- “When we make a decision, we’re really choosing between several concrete plans of action and not abstract ideas. Your brain is planning the necessary actions to execute all potential decisions. In fact, you’re still deciding when you move, and we can see that because of how you move.”
- “How we move gives us a lot of clues into how people make decisions. For example, decisive choices tend to be a straight movement in one direction. But if we aren’t sure, the physical route we take might curve or hesitate. We can use that as an index of the preferences revealed in a movement as it is evolving.”
- “Using this process, we can begin to identify which equations the brain uses to make these types of decisions. If we can identify these equations, we can develop targeted therapies and interventions for people who have disordered decision-making.” “If we understand exactly what is going wrong, we will be better able to intervene. Compulsive gambling behaviour is an example of a disordered decision-making process that is impulsive, perseverative and ineffective.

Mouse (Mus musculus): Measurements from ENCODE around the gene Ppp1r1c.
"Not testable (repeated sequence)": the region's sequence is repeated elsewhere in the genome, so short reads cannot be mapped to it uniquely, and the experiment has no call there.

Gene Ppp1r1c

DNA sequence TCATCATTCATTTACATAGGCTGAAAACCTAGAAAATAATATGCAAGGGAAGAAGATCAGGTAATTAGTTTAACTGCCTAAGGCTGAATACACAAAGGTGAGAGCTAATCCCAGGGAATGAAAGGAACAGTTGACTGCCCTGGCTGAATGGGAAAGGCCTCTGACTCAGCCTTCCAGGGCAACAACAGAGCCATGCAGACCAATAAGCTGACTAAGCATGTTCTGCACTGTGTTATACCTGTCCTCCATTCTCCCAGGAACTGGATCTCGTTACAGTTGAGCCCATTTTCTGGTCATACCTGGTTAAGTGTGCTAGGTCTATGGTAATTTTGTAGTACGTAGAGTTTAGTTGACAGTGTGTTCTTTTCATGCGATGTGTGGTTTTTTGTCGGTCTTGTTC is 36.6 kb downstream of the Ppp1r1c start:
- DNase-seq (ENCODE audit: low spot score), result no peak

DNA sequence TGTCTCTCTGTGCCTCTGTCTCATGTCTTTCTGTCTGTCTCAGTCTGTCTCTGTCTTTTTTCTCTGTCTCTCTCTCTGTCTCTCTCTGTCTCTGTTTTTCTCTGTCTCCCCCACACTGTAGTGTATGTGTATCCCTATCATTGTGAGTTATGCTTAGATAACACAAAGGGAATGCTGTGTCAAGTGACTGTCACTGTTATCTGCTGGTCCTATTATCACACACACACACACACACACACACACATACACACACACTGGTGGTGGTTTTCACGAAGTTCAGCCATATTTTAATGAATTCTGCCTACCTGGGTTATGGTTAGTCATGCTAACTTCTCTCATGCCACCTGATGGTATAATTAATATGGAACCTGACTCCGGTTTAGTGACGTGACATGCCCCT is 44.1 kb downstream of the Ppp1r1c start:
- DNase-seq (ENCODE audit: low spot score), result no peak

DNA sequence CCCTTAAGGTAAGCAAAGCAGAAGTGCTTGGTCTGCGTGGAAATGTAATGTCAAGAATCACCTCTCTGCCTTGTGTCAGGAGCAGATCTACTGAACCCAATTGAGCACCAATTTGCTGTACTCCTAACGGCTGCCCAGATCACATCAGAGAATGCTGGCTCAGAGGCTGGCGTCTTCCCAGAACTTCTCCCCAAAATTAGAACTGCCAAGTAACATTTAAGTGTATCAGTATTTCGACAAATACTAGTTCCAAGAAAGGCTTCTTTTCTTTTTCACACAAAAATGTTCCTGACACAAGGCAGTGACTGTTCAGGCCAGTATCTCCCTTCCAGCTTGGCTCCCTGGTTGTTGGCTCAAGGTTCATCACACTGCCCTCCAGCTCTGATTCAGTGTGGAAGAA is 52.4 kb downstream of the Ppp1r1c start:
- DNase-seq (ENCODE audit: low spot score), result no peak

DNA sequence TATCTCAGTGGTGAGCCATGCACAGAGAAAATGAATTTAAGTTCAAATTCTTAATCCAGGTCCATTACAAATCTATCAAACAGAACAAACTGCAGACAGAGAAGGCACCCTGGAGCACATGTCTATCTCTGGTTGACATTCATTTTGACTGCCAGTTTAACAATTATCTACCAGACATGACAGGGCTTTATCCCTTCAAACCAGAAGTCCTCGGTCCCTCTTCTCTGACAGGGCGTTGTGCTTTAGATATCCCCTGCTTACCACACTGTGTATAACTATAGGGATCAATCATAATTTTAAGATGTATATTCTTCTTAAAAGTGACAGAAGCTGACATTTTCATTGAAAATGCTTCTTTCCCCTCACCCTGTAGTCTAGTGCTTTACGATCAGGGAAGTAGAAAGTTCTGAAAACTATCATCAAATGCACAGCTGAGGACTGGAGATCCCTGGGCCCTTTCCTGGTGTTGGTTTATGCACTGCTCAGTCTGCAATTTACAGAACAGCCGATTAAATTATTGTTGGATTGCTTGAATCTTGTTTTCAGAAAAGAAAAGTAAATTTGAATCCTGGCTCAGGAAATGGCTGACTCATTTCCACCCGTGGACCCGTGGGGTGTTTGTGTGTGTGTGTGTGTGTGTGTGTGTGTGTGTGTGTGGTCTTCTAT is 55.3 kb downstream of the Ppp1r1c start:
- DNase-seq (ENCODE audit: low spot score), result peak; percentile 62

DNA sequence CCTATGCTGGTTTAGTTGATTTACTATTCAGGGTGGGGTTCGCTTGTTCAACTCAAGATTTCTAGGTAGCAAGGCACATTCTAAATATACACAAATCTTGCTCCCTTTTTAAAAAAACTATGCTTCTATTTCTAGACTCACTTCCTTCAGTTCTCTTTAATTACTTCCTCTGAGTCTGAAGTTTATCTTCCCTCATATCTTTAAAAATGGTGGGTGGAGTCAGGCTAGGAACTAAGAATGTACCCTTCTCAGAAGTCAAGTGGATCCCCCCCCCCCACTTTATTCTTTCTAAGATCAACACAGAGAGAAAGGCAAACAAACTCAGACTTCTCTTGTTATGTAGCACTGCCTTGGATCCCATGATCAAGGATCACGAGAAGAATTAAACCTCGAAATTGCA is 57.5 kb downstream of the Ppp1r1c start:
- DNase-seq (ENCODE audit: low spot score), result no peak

My reaching for ice cream to go with the cake is a “disordered decision-making process” . . . I knew . . .